SACRAMENTO - Legislative moves to restrict legal broadcast advertising in California are now with the Senate, where a bill sits after passing in the Assembly.
AB 3217, which passed the Assembly 71-0, with seven non-votes, aims to curb the excesses of legal advertising by forcing attorneys to include notices that prescription drugs and medical devices can also be beneficial.
Physicians are backing the bill, which was amended, somewhat weakened, say supporters, as it made its way through the Assembly.It was read for the first time in the Senate May 17.
The bill states that an advertisement may be considered materially misleading if it understates the benefits of Federal Drug Administration-approved medications or medical devices, or overstates the risks.
Further, a commercial can be considered misleading if a material fact is omitted by the law firm.
It reads, “An advertisement may be considered materially misleading if it materially understates the benefits of a drug or device, or materially overstates the risk associated with the drug or device." It is at second reading in the Senate.
Nationally, advertising by lawyers making claims about prescription drugs and medical devices are in the top two for spending.
Of nearly $1 billion spent on legal advertising each year, around $100 million goes toward commercials about prescription drugs and medical devices, according to a widely cited report by the U.S.Chamber of Commerce's Institute for Legal Reform.
Theodore M. Mazer, president of the California Medical Association, said he and his organization support the bill on the grounds of patient safety.
The fear, which has circulated for some time, is that some patients may be so scared by the advertisements that they stop taking their medication, Dr. Mazer told the Northern California Record.
"They are selecting bad things without mentioning all the benefits," said Mazer. "This is potentially harming people, modern day ambulance chasing."
It is, and has been, an issue for doctors, and the advertising has gone too far, he added.
Mazer said he was disappointed at an amendment that removed the requirement that any legal advertisement include a warning that consumers should consult with their doctor before ceasing taking medication.
"But attorney firms have been put on notice that there will be consequences if these advertisements are not open, honest, and complete," Mazer said.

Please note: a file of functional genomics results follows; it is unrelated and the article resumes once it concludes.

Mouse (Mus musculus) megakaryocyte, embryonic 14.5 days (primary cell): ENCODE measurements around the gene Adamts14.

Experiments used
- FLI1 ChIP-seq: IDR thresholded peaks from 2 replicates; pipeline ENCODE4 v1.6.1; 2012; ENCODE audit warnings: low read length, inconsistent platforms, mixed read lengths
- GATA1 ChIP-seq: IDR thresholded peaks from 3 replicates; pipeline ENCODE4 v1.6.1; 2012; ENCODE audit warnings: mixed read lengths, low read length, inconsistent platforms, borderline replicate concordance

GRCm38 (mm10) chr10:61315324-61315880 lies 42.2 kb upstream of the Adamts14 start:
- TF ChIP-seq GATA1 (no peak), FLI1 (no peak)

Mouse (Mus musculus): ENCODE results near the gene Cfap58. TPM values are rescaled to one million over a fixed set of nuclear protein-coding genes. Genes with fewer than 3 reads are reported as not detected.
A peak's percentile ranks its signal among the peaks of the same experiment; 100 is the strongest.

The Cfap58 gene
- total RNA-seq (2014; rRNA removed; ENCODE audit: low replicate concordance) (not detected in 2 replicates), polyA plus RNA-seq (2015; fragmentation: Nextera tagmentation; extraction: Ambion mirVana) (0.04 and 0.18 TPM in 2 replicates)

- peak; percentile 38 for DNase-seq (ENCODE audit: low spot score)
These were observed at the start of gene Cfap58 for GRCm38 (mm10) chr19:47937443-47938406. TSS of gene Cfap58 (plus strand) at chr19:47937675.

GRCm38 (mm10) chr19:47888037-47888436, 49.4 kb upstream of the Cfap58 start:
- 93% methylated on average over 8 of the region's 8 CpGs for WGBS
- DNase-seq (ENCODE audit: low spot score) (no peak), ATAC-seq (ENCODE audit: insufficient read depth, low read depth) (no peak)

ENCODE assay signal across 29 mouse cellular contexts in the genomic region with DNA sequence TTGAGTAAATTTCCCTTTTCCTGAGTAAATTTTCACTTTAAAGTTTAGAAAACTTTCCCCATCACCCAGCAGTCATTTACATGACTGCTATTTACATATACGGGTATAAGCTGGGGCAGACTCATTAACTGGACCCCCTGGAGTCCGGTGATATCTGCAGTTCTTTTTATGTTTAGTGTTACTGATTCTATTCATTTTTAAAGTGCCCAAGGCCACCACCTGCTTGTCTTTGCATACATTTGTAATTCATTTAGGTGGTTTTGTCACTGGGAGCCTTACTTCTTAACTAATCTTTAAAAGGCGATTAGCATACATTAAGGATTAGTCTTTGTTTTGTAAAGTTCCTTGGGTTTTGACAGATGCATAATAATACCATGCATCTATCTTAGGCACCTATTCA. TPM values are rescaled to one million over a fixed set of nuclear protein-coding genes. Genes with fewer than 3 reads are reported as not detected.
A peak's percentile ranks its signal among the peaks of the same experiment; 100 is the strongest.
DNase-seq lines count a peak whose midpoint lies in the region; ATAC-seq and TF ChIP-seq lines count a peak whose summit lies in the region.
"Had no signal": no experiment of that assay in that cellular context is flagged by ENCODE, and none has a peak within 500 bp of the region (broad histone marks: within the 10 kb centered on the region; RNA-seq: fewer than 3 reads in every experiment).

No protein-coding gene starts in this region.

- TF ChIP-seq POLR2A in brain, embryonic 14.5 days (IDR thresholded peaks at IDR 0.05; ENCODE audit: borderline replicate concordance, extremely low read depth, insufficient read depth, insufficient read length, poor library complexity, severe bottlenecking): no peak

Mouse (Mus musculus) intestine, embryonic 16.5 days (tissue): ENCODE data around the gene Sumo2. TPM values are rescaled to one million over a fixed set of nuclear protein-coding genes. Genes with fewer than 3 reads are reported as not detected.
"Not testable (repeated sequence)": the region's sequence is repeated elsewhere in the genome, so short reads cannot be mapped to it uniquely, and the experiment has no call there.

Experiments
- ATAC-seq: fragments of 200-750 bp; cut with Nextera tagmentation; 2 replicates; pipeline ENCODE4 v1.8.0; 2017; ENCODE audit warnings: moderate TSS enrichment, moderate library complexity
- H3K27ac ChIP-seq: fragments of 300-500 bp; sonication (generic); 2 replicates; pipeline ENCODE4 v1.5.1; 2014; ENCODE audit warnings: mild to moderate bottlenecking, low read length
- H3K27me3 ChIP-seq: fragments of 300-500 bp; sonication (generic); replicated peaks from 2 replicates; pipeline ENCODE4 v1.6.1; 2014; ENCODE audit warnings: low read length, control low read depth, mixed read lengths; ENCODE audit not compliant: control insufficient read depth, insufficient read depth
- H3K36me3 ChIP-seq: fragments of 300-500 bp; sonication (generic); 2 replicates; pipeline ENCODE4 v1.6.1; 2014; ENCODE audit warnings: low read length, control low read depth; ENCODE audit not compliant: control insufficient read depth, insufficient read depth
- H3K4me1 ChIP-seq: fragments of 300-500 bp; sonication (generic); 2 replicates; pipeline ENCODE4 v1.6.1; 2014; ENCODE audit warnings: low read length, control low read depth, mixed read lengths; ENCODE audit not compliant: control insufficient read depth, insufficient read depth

"This is a liability issue for doctors if patients discontinue treatment; the lawyer is not liable."
According to the FDA, ads for lawsuits involving prescription drugs have caused patients to stop taking their medications which has resulted in at least six deaths and more than 50 serious medical events, including strokes and blood clots. These statistics are for blood thinner drugs only.
The FDA states that as of the end of 2016, it had received 61 "adverse event reports," in which a patient or multiple patients taking blood thinners had seen lawsuit ads naming Pradaxa, Xarelto or an ad using the term “bad drug.”
Supporters of the bill, including the Civil Justice Association of California (CJAC), welcomed its passage through the Assembly.
CJAC President John Doherty had described unfettered legal advertising as akin to the "wild west."
"We have $1 billion worth of trial attorney advertising a year," Doherty previously told the Northern California Record, "and this is not a situation where consumers are looking for attorneys, it is attorneys looking for clients."
He added, "It is like the wild west, and they can make almost any claim."
Echoing the concerns raised by the CMA, Doherty said the danger is that consumers, or patients, will watch these commercials and stop taking their medications or using medical devices.
The National Trial Lawyers Association also cited the Institute for Legal Reform when it issued its conclustion that legal television advertising nationally has boomed in recent years, rising by 68 per cent in the eight years to 2016. It has doubled its share of the local spot television market during the same period, the NTLA stated.
The association pointed out that a number of law firms spend more than $10 million a year. Three, Akins Mears, Morgan and Morgan, and Pulaski & Middleman spent approximately $25 million.
"My hope is that the bill will lead those putting forth these advertisements to more carefully consider how they characterize both the upside and downside of drugs and medical devices,” sponsor Assemblymember Marc Berman, the sponsor of the bill, said prior to it passing the Assembly.
(Editor's note: The Northern California Record is owned by the U.S. Chamber Institute for Legal Reform).